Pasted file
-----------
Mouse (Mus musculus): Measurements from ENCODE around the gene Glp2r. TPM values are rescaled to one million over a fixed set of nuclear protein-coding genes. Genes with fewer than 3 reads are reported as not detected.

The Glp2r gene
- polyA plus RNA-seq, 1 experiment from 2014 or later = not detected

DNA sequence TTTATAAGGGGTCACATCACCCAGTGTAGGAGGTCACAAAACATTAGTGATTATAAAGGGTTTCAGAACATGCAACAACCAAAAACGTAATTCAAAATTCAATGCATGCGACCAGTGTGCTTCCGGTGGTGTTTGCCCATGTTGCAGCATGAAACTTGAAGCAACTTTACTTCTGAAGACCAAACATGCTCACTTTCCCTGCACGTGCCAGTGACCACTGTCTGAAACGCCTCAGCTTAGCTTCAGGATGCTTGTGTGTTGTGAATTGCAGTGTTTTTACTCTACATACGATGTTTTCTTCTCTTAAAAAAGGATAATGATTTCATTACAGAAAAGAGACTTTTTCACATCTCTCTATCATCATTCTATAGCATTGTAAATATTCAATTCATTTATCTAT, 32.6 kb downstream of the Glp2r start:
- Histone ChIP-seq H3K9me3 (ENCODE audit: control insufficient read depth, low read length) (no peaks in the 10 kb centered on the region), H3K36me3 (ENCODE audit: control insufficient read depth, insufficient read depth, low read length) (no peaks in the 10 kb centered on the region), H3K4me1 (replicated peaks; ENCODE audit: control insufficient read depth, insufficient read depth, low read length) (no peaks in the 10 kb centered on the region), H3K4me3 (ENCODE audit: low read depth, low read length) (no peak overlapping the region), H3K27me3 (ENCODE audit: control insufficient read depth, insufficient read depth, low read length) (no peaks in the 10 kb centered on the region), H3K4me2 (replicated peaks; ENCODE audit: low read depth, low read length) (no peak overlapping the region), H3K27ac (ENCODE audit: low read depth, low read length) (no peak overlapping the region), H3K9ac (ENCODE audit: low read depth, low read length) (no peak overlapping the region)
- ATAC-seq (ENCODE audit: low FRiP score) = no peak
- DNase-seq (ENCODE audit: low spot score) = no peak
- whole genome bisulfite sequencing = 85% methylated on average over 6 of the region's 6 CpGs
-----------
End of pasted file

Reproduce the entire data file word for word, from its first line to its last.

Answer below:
Mouse (Mus musculus): Measurements from ENCODE around the gene Glp2r. TPM values are rescaled to one million over a fixed set of nuclear protein-coding genes. Genes with fewer than 3 reads are reported as not detected.

The Glp2r gene
- polyA plus RNA-seq, 1 experiment from 2014 or later = not detected

DNA sequence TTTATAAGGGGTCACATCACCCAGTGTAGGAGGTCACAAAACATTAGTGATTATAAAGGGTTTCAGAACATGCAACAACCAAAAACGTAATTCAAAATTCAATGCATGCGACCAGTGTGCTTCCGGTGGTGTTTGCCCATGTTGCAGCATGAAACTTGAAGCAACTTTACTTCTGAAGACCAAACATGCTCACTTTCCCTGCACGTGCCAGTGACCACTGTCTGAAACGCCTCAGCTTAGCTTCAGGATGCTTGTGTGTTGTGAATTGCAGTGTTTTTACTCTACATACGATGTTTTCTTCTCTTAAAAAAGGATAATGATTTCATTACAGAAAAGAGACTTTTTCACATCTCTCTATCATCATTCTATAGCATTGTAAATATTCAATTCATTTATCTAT, 32.6 kb downstream of the Glp2r start:
- Histone ChIP-seq H3K9me3 (ENCODE audit: control insufficient read depth, low read length) (no peaks in the 10 kb centered on the region), H3K36me3 (ENCODE audit: control insufficient read depth, insufficient read depth, low read length) (no peaks in the 10 kb centered on the region), H3K4me1 (replicated peaks; ENCODE audit: control insufficient read depth, insufficient read depth, low read length) (no peaks in the 10 kb centered on the region), H3K4me3 (ENCODE audit: low read depth, low read length) (no peak overlapping the region), H3K27me3 (ENCODE audit: control insufficient read depth, insufficient read depth, low read length) (no peaks in the 10 kb centered on the region), H3K4me2 (replicated peaks; ENCODE audit: low read depth, low read length) (no peak overlapping the region), H3K27ac (ENCODE audit: low read depth, low read length) (no peak overlapping the region), H3K9ac (ENCODE audit: low read depth, low read length) (no peak overlapping the region)
- ATAC-seq (ENCODE audit: low FRiP score) = no peak
- DNase-seq (ENCODE audit: low spot score) = no peak
- whole genome bisulfite sequencing = 85% methylated on average over 6 of the region's 6 CpGs